Healthful sleep has been empirically proven to be the single most important factor in predicting longevity, more influential than diet, exercise, or heredity. And yet we are a sleep-sick society, ignorant of the facts of sleep—and the price of sleep deprivation. We have paid for ignoring sleep: an epidemic of heart disease, 33% of traffic-fatigue-related accidents, and immeasurable mental and psychological disadvantages.
Impact of sleep debt on metabolic and endocrine function ( Abstract from The Lancet)
Chronic sleep debt is becoming increasingly common and affects millions of people in more-developed countries. Sleep debt is currently believed to have no adverse effect on health. We investigated the effect of sleep debt on metabolic and endocrine functions.
We assessed carbohydrate metabolism, thyrotropic function, activity of the hypothalamo-pituitary-adrenal axis, and sympathovagal balance in 11 young men after time in bed had been restricted to 4 h per night for 6 nights. We compared the sleep-debt condition with measurements taken at the end of a sleep-recovery period when participants were allowed 12 h in bed per night for 6 nights.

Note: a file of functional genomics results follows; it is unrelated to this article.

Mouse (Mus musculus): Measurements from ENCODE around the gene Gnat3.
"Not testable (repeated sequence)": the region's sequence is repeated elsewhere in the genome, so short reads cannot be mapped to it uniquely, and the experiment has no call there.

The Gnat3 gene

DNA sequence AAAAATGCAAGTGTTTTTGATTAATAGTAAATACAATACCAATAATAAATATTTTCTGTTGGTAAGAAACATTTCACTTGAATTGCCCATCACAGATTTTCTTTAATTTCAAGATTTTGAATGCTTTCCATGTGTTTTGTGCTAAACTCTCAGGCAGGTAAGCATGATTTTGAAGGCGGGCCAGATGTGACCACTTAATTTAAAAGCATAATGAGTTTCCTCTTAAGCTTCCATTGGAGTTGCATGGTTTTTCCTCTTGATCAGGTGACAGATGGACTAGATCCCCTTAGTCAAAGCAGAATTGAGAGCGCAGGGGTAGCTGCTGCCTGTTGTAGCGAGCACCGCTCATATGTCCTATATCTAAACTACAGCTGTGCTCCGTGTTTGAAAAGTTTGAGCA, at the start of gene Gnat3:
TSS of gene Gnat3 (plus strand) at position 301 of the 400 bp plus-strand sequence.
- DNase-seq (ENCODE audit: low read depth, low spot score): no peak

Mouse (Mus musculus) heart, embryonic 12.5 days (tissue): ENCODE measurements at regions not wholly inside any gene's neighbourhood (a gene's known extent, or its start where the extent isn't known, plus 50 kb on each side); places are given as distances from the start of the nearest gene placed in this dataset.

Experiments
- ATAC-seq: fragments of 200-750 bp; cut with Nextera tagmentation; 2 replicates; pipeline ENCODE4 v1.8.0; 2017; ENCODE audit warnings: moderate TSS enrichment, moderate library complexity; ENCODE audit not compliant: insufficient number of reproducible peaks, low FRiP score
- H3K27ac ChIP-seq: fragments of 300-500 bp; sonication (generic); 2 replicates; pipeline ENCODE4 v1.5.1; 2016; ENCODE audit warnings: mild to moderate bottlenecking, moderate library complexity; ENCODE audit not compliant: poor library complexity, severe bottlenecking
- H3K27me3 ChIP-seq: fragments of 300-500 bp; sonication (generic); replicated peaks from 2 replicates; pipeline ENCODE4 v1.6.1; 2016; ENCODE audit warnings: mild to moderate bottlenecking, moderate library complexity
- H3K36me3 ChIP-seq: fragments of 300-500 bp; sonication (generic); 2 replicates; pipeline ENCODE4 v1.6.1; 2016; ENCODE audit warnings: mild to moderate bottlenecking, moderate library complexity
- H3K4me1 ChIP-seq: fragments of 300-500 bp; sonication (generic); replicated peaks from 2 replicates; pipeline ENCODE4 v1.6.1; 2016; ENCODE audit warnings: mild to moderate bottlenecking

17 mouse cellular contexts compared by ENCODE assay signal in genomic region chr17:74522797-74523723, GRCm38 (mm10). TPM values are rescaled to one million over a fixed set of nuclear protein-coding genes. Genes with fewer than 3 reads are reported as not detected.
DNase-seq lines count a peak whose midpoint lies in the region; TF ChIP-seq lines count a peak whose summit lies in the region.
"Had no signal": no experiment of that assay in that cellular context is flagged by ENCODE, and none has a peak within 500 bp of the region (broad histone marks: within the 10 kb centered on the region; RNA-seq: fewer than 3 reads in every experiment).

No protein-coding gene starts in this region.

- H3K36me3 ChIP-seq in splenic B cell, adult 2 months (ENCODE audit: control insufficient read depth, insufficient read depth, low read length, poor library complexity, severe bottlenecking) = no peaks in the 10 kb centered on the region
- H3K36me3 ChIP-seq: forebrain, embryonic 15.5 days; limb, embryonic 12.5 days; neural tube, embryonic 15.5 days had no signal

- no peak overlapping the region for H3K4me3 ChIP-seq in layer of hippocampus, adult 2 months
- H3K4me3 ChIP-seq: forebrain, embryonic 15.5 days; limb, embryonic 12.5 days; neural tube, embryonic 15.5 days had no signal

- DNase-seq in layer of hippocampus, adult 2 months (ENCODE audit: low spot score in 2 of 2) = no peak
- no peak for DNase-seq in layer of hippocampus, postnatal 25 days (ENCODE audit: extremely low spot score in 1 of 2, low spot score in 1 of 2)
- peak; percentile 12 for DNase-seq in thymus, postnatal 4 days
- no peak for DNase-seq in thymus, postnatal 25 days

Glucose tolerance was lower in the sleep-debt condition than in the fully rested condition (p<0.02), as were thyrotropin concentrations (p<0.01). Evening cortisol concentrations were raised (p=0.0001) and activity of the sympathetic nervous system was increased in the sleep-debt condition (p<0.02).
Sleep debt has a harmful impact on carbohydrate metabolism and endocrine function. The effects are similar to those seen in normal ageing and, therefore, sleep debt may increase the severity of age-related chronic disorders.
How many hours sleep do we need
We need generally between 8-9hours good sleep for maintain a healthy system. But it can be vary for individuals.